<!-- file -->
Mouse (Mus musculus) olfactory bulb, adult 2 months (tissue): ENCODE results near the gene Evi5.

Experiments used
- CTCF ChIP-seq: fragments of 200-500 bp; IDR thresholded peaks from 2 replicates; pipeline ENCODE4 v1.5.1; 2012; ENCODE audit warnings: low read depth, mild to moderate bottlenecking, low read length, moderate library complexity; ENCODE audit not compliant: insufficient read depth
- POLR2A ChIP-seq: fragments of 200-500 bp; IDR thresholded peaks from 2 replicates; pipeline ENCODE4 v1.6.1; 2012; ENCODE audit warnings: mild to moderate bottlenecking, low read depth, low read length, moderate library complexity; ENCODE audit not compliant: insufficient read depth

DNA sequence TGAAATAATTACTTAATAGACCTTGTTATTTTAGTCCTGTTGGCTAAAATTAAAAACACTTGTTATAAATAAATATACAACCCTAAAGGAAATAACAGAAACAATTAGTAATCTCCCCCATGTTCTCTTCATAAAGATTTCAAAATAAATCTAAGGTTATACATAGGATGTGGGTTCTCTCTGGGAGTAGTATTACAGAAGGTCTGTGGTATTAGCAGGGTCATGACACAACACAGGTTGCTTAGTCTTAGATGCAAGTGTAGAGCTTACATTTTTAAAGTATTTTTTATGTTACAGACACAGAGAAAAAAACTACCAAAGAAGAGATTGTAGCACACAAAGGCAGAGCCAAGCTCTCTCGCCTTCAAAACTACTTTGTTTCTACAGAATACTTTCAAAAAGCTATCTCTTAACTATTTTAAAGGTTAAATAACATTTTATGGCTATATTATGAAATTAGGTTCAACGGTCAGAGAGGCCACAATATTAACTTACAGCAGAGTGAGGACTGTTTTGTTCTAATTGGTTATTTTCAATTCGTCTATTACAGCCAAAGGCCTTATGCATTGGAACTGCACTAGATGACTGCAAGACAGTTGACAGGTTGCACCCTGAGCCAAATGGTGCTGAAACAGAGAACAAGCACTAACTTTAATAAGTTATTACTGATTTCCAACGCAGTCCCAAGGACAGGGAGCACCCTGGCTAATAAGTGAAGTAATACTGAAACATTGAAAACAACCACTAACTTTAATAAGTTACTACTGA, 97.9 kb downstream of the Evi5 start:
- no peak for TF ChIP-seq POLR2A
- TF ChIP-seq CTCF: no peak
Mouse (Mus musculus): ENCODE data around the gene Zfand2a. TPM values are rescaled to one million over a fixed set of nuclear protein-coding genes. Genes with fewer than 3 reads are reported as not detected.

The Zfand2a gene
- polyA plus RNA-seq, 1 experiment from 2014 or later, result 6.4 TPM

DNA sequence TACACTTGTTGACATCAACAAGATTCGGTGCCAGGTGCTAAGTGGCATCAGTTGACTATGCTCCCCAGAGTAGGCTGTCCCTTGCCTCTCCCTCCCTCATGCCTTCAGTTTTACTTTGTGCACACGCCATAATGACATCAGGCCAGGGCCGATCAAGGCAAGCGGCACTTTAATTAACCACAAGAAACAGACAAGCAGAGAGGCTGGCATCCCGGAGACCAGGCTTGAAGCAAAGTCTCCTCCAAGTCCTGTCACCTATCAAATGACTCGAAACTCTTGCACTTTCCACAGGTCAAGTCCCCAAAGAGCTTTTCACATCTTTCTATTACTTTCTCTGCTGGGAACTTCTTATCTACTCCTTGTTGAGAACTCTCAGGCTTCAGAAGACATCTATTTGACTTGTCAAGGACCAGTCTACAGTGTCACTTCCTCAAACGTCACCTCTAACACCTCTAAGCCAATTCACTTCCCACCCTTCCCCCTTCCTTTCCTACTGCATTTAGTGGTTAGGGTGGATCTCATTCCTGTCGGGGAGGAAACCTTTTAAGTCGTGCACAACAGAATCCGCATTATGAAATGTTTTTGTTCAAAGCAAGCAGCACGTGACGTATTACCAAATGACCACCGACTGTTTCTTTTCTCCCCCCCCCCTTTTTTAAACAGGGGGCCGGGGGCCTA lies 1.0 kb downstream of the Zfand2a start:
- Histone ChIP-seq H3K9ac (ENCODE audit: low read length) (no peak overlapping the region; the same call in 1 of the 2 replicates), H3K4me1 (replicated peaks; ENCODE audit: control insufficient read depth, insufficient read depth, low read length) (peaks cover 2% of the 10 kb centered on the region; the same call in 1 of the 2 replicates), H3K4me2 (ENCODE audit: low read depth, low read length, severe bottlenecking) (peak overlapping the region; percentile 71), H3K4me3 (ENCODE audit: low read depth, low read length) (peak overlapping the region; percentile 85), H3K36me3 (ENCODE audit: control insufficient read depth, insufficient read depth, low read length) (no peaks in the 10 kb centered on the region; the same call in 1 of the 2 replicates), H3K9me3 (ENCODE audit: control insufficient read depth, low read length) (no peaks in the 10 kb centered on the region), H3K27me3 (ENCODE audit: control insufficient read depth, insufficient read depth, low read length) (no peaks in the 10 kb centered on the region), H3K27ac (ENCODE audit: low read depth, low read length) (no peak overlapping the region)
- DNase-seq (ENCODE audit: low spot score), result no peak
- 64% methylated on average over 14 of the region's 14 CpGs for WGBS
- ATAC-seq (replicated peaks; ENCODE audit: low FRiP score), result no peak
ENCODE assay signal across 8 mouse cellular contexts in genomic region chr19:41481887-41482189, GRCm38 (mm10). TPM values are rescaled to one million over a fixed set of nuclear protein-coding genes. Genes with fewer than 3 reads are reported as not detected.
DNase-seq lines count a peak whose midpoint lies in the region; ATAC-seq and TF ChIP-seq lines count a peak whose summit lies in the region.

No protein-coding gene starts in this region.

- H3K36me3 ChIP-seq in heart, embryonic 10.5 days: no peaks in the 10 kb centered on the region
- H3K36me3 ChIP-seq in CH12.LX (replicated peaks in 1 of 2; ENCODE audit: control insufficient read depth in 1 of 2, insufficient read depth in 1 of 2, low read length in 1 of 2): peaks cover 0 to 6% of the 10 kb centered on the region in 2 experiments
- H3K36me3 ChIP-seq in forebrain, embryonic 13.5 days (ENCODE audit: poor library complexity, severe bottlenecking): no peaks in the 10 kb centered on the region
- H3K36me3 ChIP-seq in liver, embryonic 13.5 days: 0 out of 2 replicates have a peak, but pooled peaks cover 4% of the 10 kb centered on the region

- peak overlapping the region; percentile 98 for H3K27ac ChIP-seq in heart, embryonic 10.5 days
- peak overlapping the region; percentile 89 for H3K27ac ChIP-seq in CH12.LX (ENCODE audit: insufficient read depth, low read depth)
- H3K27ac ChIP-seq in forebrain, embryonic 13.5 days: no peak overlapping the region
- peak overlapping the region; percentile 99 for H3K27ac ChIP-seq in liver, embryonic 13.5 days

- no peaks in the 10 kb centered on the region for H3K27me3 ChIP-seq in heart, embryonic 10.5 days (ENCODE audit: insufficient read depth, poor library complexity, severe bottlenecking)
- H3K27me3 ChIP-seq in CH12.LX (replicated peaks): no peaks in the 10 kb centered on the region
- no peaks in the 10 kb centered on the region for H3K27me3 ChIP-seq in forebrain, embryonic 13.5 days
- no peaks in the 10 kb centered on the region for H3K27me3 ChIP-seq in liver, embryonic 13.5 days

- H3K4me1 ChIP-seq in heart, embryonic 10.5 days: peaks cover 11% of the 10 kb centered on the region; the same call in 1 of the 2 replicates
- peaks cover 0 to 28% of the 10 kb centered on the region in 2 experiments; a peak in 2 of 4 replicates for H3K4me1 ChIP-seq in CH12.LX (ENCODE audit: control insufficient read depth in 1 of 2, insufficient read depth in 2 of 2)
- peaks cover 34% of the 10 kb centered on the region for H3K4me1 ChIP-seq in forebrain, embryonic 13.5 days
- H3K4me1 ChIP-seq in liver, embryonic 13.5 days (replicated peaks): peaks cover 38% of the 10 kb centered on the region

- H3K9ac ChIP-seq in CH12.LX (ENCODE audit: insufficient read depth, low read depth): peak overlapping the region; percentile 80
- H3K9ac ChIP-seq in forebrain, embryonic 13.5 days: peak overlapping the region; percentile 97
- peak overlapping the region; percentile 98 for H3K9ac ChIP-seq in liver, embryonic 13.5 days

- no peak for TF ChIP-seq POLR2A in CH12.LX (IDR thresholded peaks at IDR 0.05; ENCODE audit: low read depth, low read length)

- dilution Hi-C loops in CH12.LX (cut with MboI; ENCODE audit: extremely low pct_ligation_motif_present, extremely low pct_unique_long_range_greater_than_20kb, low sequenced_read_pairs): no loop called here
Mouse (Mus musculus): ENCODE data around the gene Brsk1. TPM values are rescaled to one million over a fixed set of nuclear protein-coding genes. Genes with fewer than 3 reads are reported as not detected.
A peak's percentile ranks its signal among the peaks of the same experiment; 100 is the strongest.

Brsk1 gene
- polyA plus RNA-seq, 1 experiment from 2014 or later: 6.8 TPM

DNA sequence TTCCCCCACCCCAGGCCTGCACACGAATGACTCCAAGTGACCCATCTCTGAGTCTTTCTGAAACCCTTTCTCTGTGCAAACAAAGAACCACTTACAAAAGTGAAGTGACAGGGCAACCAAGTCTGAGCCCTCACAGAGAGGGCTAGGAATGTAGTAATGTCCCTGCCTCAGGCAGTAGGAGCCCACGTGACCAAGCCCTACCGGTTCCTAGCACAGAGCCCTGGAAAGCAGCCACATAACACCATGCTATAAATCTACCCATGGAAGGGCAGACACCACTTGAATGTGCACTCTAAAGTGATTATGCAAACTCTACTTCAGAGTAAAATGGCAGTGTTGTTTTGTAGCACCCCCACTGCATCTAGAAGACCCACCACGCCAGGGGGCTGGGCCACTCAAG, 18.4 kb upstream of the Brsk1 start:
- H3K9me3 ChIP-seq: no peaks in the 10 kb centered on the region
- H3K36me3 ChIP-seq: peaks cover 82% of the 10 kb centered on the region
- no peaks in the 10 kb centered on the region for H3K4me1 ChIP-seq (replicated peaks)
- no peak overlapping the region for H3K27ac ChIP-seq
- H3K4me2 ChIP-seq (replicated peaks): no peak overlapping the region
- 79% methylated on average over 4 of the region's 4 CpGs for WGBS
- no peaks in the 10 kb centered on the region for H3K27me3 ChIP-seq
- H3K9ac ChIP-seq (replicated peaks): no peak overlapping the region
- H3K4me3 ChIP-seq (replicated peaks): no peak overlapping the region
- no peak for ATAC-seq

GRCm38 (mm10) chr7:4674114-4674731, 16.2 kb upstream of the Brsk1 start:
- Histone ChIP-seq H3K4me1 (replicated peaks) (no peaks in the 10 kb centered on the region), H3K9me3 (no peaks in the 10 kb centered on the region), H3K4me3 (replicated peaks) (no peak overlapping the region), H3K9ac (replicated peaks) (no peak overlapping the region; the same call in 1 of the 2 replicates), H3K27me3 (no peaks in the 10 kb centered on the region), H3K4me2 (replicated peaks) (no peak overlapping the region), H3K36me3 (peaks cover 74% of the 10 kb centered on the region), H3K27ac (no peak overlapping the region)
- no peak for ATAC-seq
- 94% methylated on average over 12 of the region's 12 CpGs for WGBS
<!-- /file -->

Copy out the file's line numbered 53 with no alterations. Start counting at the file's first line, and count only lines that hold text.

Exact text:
- H3K4me3 ChIP-seq (replicated peaks): no peak overlapping the region